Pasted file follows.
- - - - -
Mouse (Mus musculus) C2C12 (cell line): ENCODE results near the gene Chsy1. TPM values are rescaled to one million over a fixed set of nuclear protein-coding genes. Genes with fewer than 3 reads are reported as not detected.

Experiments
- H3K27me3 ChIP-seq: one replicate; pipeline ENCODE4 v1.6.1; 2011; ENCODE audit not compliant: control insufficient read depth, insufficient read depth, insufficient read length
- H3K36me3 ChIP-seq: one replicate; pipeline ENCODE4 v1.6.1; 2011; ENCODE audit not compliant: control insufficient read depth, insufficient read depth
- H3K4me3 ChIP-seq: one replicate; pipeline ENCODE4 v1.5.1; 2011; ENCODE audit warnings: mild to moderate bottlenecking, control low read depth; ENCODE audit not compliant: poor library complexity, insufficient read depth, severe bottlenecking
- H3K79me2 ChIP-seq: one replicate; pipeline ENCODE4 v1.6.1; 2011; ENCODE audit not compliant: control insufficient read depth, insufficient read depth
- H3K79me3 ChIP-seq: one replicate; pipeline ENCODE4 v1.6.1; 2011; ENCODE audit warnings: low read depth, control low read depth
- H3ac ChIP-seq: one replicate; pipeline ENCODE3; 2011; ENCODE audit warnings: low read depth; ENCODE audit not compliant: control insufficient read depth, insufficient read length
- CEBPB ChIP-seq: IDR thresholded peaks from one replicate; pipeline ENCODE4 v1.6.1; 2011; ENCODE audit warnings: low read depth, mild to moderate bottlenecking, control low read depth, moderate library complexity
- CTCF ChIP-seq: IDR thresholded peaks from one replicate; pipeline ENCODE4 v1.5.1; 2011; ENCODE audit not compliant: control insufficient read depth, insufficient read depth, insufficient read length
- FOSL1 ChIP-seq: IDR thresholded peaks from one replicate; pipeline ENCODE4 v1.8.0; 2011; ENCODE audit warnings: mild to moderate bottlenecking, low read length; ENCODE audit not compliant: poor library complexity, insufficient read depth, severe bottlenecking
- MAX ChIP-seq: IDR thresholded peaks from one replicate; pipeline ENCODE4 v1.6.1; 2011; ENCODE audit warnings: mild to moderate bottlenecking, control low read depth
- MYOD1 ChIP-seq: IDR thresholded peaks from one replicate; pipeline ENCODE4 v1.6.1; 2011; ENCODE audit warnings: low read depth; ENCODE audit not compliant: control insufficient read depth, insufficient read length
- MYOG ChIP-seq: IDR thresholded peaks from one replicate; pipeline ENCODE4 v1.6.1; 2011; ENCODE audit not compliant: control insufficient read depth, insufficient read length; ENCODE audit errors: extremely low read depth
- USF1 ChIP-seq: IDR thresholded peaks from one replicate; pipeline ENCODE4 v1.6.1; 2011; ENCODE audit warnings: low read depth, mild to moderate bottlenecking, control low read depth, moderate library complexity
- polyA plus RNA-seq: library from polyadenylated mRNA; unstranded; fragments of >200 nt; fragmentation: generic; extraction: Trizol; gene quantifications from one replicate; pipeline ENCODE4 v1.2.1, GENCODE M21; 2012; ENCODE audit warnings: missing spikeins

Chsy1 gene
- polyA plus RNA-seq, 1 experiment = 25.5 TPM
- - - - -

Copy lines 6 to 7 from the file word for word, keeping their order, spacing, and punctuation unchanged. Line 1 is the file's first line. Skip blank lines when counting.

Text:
- H3K79me2 ChIP-seq: one replicate; pipeline ENCODE4 v1.6.1; 2011; ENCODE audit not compliant: control insufficient read depth, insufficient read depth
- H3K79me3 ChIP-seq: one replicate; pipeline ENCODE4 v1.6.1; 2011; ENCODE audit warnings: low read depth, control low read depth